charged with a crime, wrongdoing, fault, etc.: the accused boy.


a person or persons charged in a court of law with a crime, offense, etc. (often preceded by the).

Origin of accused

First recorded in 1585–95; accuse + -ed2
Related formsmis·ac·cused, adjectiveself-ac·cused, adjectiveun·ac·cused, adjective



verb (used with object), ac·cused, ac·cus·ing.

to charge with the fault, offense, or crime (usually followed by of): He accused him of murder.
to find fault with; blame.

verb (used without object), ac·cused, ac·cus·ing.

to make an accusation.

Origin of accuse

1250–1300; Middle English ac(c)usen < Old French acuser < Latin accūsāre to call to account (ac- ac- + -cūs-, combining form of caus-; see cause)
Related formsac·cus·a·ble, adjectiveac·cus·a·bly, adverbac·cus·ant, nounac·cus·ing·ly, adverbin·ter·ac·cuse, verb (used with object), in·ter·ac·cused, in·ter·ac·cus·ing.non·ac·cus·ing, adjectivepre·ac·cuse, verb (used with object), pre·ac·cused, pre·ac·cus··ac·cuse, verb (used with object), re·ac·cused, re·ac·cus·ing.self-ac·cus·ing, adjectiveun·ac·cus·a·ble, adjectiveun·ac·cus·ing, adjectiveun·ac·cus·ing·ly, adverb
Can be confusedaccuse allege charge

Synonyms for accuse

Antonyms for accuse

1, 2. exonerate. Unabridged Based on the Random House Unabridged Dictionary, © Random House, Inc. 2019

Related Words for accused

implicated, arraigned, indicted, liable

Examples from the Web for accused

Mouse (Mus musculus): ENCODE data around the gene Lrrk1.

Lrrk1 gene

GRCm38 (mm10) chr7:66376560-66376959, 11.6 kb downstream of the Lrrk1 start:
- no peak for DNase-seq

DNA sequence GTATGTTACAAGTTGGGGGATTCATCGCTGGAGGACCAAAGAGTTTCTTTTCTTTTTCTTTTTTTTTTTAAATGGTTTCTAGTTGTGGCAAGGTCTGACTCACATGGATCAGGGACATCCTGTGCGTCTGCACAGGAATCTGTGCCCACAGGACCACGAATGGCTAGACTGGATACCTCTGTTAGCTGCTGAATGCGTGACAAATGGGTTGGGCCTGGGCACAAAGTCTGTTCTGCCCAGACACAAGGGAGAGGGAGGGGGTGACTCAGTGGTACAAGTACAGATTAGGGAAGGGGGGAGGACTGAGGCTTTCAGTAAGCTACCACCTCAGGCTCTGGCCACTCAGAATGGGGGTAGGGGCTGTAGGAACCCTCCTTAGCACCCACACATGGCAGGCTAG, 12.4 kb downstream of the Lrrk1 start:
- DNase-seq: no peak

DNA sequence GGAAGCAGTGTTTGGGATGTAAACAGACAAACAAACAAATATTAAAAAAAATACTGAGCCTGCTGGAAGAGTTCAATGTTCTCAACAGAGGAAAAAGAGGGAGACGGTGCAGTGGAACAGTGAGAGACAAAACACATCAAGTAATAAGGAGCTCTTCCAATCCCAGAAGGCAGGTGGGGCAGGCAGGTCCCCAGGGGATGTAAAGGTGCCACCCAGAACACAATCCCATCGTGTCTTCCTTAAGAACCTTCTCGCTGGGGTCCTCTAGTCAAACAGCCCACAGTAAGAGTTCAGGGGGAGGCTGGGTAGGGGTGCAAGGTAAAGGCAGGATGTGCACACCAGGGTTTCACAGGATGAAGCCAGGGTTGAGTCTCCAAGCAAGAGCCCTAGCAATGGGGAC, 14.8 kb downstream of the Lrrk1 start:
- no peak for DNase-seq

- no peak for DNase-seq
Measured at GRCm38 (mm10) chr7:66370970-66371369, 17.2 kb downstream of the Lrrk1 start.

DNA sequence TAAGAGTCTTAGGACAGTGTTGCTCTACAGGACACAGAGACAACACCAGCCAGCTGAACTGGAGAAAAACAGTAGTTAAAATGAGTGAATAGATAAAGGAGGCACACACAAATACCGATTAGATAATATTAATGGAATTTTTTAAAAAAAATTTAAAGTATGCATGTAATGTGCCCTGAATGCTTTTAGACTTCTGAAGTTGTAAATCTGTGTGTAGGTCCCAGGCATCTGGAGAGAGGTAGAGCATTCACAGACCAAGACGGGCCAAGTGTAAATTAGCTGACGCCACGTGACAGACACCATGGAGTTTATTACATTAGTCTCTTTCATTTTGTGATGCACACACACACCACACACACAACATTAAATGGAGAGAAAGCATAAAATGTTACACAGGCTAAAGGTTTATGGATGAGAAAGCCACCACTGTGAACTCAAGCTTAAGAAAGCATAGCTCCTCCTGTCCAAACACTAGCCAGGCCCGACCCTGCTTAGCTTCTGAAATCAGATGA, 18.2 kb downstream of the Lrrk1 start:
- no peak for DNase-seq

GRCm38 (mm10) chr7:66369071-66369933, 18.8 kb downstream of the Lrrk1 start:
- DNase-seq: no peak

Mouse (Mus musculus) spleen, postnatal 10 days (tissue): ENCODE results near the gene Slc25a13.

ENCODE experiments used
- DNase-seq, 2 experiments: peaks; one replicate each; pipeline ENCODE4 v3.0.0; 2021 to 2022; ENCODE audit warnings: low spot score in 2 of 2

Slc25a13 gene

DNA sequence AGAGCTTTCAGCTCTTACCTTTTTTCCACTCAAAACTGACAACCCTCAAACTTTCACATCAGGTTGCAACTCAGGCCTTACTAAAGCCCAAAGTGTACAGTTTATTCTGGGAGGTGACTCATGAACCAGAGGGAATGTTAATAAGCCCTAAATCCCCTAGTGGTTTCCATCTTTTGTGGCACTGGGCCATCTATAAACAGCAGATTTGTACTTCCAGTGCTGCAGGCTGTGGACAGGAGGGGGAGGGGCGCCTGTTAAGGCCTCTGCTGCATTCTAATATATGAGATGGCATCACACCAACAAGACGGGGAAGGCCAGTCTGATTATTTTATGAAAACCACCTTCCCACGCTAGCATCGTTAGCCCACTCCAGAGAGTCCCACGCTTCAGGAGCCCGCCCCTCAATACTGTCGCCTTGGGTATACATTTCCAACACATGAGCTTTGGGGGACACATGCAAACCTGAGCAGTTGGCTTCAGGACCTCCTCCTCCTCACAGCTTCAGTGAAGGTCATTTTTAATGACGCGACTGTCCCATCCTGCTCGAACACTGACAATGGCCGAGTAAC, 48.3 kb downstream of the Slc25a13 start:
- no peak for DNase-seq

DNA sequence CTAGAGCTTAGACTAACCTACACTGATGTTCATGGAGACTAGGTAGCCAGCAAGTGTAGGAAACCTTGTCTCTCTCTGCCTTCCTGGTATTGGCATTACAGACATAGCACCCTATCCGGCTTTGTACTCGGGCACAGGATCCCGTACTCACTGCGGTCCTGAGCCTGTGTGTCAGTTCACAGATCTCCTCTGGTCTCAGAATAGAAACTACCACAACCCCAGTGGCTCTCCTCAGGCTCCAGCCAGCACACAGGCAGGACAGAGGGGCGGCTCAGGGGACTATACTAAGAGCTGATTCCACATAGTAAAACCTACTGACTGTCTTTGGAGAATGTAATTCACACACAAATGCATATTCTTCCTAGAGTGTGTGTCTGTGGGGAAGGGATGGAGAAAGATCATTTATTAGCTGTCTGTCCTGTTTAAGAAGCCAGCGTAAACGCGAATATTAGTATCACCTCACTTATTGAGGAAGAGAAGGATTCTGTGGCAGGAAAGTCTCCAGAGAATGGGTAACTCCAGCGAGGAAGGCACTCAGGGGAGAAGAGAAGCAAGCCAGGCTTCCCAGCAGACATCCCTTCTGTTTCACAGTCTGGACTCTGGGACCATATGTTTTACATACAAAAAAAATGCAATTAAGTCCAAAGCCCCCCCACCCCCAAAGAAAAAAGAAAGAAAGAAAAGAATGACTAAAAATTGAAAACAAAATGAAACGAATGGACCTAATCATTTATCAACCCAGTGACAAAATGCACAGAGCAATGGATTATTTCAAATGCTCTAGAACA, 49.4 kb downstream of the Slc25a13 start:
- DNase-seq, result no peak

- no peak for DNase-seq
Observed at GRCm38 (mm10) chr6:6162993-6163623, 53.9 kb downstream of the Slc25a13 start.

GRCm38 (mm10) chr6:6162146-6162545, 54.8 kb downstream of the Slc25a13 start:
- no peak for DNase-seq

Contemporary Examples of accused

Historical Examples of accused

  • He came a little toward the girl who had accused him of treachery.

    Within the Law

    Marvin Dana

  • It had been rather a long time since Christine had been accused of having a kind heart.


    Mary Roberts Rinehart

  • She stood against the door, and accused them of cowardice—taunted them.


    Mary Roberts Rinehart

  • Witchcraft and sorcery he called it, and in Zuñi to be accused of witchcraft is death.

    The Trail Book

    Mary Austin

  • What could be said in the accused man's defense, or in her own?


    W. A. Fraser

British Dictionary definitions for accused



the accused law the defendant or defendants appearing on a criminal charge



to charge (a person or persons) with some fault, offence, crime, etc; impute guilt or blame
Derived Formsaccuser, nounaccusing, adjectiveaccusingly, adverb

Word Origin for accuse

C13: via Old French from Latin accūsāre to call to account, from ad- to + causa lawsuit
Collins English Dictionary - Complete & Unabridged 2012 Digital Edition © William Collins Sons & Co. Ltd. 1979, 1986 © HarperCollins Publishers 1998, 2000, 2003, 2005, 2006, 2007, 2009, 2012

Word Origin and History for accused

"person charged with a crime," 1590s, from past participle of accuse (v.).



c.1300, "charge (with an offense, etc.), impugn, blame," from Old French acuser "to accuse, indict, reproach, blame" (13c.), earlier "announce, report, disclose" (12c.), or directly from Latin accusare "to call to account," from ad- "against" (see ad-) + causari "give as a cause or motive," from causa "reason" (see cause (n.)). Related: Accused; accusing; accusingly.

Online Etymology Dictionary, © 2010 Douglas Harper